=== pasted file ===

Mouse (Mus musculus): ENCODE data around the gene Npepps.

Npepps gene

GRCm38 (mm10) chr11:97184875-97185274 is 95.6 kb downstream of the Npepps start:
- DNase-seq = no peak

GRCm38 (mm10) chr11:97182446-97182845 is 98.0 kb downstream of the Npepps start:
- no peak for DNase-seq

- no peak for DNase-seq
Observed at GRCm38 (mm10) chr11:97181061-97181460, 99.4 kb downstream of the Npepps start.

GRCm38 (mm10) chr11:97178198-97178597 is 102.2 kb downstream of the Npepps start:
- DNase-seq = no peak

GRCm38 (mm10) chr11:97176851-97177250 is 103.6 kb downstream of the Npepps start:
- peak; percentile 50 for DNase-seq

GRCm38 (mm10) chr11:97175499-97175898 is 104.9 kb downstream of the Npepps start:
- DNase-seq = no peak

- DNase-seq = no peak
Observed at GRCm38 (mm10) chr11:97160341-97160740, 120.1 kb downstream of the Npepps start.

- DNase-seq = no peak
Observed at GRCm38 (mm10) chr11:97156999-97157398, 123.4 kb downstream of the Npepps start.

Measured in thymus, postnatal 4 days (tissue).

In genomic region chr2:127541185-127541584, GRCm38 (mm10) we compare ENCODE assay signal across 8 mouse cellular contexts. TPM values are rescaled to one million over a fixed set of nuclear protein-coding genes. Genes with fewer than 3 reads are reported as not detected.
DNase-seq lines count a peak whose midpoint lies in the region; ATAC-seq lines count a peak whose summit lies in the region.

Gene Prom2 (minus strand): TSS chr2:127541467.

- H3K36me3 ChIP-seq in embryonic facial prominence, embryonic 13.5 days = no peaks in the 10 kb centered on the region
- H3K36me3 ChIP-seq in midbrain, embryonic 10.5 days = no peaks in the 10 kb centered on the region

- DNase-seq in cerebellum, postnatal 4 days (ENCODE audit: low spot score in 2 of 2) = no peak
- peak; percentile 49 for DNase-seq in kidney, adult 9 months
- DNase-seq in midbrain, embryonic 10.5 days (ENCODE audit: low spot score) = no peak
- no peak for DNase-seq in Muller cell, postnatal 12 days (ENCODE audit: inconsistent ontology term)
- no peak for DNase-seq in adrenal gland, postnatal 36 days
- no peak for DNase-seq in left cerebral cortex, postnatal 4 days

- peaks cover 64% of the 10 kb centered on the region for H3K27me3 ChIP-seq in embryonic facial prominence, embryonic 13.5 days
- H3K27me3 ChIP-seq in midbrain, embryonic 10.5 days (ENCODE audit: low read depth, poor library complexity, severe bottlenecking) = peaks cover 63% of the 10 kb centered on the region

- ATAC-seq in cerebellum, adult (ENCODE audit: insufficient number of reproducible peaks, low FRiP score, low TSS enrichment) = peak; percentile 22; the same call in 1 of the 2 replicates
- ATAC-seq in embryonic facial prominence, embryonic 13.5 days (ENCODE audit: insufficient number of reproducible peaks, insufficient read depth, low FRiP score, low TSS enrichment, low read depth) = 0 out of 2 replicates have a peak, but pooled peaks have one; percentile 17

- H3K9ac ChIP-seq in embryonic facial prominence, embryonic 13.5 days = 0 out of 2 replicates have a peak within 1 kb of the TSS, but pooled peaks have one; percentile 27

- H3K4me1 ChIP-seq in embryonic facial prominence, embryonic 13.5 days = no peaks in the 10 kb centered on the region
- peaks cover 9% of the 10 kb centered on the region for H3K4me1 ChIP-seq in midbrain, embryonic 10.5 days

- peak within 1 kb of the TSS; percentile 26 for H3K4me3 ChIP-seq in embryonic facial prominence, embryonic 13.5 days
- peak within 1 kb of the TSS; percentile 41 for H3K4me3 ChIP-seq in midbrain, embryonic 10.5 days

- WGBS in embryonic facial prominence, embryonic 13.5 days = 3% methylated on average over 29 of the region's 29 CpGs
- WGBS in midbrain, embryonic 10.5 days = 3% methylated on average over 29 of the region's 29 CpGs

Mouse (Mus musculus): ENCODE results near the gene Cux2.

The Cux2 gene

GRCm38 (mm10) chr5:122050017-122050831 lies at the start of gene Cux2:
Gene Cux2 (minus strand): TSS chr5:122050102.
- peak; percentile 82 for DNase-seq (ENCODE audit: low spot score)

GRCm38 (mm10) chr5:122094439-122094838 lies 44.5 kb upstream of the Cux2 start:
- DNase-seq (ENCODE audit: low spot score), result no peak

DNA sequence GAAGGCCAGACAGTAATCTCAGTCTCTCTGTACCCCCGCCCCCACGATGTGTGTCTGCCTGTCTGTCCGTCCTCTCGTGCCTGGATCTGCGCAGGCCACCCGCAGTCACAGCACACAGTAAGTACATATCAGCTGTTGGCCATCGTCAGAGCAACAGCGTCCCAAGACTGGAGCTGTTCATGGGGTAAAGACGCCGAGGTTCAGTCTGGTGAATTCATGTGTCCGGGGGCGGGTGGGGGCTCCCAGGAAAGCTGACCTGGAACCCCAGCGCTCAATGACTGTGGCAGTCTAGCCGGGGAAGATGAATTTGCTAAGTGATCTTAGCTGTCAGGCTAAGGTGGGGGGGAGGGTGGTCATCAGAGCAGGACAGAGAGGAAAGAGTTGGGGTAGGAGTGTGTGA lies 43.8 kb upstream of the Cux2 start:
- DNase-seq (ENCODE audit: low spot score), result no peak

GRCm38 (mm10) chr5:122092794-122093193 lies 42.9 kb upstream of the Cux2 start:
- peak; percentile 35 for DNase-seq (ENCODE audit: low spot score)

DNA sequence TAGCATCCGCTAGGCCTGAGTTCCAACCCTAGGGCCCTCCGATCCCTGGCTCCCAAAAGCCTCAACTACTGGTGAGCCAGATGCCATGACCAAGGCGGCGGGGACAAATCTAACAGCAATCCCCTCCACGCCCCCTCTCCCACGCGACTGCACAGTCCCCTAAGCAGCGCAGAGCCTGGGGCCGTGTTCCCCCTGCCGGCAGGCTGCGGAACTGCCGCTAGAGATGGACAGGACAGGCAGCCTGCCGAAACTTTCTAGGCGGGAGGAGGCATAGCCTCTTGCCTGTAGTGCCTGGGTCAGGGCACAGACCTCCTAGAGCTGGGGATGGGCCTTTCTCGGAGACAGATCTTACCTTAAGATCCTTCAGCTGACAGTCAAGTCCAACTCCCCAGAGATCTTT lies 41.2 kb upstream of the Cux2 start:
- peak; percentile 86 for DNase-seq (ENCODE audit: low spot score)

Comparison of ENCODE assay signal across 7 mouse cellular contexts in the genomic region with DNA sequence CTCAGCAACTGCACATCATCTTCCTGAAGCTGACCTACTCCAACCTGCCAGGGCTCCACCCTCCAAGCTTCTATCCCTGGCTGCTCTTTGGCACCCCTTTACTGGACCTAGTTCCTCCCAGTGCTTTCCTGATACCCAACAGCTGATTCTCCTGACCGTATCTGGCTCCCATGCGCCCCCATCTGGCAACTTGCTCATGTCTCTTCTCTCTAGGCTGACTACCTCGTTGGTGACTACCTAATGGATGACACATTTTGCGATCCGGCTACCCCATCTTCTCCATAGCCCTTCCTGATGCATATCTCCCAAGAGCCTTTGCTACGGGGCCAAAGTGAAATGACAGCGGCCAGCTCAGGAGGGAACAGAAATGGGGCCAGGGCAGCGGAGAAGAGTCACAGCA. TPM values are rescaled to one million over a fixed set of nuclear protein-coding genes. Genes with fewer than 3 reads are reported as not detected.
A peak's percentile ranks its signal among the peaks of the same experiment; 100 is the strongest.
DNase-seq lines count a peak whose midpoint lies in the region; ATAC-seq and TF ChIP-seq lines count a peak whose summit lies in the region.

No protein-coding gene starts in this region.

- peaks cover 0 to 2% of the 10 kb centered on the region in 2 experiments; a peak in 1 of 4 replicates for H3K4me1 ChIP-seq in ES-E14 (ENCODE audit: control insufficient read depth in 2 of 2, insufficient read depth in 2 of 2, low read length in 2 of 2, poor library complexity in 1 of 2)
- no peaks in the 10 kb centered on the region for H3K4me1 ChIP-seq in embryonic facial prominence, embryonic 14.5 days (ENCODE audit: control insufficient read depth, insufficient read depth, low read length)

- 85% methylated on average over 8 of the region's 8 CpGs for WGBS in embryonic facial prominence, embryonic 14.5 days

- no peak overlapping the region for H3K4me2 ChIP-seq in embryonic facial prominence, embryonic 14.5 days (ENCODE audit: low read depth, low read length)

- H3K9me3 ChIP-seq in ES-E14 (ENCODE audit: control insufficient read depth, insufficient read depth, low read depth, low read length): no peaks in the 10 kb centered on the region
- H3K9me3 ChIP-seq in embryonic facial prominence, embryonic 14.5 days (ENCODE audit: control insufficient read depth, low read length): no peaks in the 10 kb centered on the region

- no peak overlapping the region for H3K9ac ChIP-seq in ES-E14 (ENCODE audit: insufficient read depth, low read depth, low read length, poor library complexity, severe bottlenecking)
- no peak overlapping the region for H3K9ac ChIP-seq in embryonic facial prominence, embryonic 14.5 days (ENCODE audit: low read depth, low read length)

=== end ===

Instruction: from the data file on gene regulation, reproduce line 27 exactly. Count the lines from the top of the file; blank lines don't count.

- DNase-seq in midbrain, embryonic 10.5 days (ENCODE audit: low spot score) = no peak